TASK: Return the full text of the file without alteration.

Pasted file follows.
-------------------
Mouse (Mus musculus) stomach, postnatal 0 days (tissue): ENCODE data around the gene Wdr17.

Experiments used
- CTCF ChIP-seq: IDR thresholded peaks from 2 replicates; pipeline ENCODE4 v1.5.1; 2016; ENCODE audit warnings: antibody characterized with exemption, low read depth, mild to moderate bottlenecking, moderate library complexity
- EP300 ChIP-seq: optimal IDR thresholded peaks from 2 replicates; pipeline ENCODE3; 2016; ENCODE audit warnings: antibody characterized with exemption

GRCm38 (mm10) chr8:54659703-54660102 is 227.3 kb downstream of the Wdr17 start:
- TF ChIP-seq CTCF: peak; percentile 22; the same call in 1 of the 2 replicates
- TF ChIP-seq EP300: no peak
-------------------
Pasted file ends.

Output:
Mouse (Mus musculus) stomach, postnatal 0 days (tissue): ENCODE data around the gene Wdr17.

Experiments used
- CTCF ChIP-seq: IDR thresholded peaks from 2 replicates; pipeline ENCODE4 v1.5.1; 2016; ENCODE audit warnings: antibody characterized with exemption, low read depth, mild to moderate bottlenecking, moderate library complexity
- EP300 ChIP-seq: optimal IDR thresholded peaks from 2 replicates; pipeline ENCODE3; 2016; ENCODE audit warnings: antibody characterized with exemption

GRCm38 (mm10) chr8:54659703-54660102 is 227.3 kb downstream of the Wdr17 start:
- TF ChIP-seq CTCF: peak; percentile 22; the same call in 1 of the 2 replicates
- TF ChIP-seq EP300: no peak